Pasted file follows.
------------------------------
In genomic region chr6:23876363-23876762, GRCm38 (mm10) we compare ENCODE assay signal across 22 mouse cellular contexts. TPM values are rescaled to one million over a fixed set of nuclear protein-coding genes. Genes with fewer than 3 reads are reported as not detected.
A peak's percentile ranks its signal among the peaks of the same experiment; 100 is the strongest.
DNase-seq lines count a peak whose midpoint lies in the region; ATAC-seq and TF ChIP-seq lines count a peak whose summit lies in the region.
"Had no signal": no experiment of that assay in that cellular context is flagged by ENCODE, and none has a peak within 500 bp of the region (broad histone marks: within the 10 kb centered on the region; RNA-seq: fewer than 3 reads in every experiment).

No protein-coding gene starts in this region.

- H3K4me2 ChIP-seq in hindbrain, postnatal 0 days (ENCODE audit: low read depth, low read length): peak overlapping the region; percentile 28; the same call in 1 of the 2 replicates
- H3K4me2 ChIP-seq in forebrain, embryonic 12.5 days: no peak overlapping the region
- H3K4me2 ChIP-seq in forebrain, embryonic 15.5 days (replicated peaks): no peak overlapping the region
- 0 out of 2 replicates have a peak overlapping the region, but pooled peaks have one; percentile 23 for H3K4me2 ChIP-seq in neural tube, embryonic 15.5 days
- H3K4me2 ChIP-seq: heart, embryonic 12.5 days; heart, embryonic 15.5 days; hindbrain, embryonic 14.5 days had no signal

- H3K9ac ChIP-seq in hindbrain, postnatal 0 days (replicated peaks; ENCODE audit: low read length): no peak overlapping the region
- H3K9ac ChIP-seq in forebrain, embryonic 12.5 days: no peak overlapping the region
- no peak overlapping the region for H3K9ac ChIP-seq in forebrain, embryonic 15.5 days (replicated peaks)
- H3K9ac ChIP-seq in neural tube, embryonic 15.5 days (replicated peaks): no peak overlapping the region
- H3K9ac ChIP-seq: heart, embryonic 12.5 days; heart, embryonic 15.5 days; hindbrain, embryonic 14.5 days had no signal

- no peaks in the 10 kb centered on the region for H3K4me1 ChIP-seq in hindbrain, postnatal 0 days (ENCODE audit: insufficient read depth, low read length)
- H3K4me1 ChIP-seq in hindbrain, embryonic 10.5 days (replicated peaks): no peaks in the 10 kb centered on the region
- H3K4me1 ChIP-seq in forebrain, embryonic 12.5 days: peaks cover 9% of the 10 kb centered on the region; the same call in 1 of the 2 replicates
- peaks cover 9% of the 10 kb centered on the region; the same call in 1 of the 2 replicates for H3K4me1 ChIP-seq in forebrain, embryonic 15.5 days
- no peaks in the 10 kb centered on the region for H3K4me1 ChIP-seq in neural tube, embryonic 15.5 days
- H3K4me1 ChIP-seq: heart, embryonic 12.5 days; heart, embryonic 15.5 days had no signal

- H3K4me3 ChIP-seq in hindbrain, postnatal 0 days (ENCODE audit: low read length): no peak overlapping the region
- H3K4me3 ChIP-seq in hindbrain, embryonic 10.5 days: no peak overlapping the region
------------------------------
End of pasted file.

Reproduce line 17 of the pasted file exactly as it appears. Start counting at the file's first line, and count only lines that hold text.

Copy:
- H3K4me1 ChIP-seq in hindbrain, embryonic 10.5 days (replicated peaks): no peaks in the 10 kb centered on the region